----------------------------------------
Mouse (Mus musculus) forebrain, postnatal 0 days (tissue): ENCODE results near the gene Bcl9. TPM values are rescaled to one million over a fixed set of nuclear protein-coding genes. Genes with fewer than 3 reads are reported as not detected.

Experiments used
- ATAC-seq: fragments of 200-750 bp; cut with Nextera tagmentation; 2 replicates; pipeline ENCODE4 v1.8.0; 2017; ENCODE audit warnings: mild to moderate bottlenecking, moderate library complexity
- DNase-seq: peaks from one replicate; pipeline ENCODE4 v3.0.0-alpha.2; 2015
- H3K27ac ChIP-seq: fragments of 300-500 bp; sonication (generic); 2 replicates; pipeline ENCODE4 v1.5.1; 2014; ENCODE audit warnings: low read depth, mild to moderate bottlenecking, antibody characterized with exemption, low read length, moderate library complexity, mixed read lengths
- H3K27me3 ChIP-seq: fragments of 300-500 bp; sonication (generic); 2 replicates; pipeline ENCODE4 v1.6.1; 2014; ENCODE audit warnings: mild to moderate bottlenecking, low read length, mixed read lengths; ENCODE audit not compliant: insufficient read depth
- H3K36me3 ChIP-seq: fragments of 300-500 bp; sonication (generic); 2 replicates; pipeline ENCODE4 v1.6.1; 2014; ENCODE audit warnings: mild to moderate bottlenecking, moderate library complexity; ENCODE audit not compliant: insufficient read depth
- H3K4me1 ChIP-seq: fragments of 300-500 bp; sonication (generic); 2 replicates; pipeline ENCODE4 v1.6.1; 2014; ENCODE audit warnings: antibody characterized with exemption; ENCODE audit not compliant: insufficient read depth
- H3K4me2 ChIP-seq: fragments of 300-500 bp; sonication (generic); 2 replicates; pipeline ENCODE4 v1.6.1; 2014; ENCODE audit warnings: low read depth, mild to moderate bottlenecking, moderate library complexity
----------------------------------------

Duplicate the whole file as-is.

Mouse (Mus musculus) forebrain, postnatal 0 days (tissue): ENCODE results near the gene Bcl9. TPM values are rescaled to one million over a fixed set of nuclear protein-coding genes. Genes with fewer than 3 reads are reported as not detected.

Experiments used
- ATAC-seq: fragments of 200-750 bp; cut with Nextera tagmentation; 2 replicates; pipeline ENCODE4 v1.8.0; 2017; ENCODE audit warnings: mild to moderate bottlenecking, moderate library complexity
- DNase-seq: peaks from one replicate; pipeline ENCODE4 v3.0.0-alpha.2; 2015
- H3K27ac ChIP-seq: fragments of 300-500 bp; sonication (generic); 2 replicates; pipeline ENCODE4 v1.5.1; 2014; ENCODE audit warnings: low read depth, mild to moderate bottlenecking, antibody characterized with exemption, low read length, moderate library complexity, mixed read lengths
- H3K27me3 ChIP-seq: fragments of 300-500 bp; sonication (generic); 2 replicates; pipeline ENCODE4 v1.6.1; 2014; ENCODE audit warnings: mild to moderate bottlenecking, low read length, mixed read lengths; ENCODE audit not compliant: insufficient read depth
- H3K36me3 ChIP-seq: fragments of 300-500 bp; sonication (generic); 2 replicates; pipeline ENCODE4 v1.6.1; 2014; ENCODE audit warnings: mild to moderate bottlenecking, moderate library complexity; ENCODE audit not compliant: insufficient read depth
- H3K4me1 ChIP-seq: fragments of 300-500 bp; sonication (generic); 2 replicates; pipeline ENCODE4 v1.6.1; 2014; ENCODE audit warnings: antibody characterized with exemption; ENCODE audit not compliant: insufficient read depth
- H3K4me2 ChIP-seq: fragments of 300-500 bp; sonication (generic); 2 replicates; pipeline ENCODE4 v1.6.1; 2014; ENCODE audit warnings: low read depth, mild to moderate bottlenecking, moderate library complexity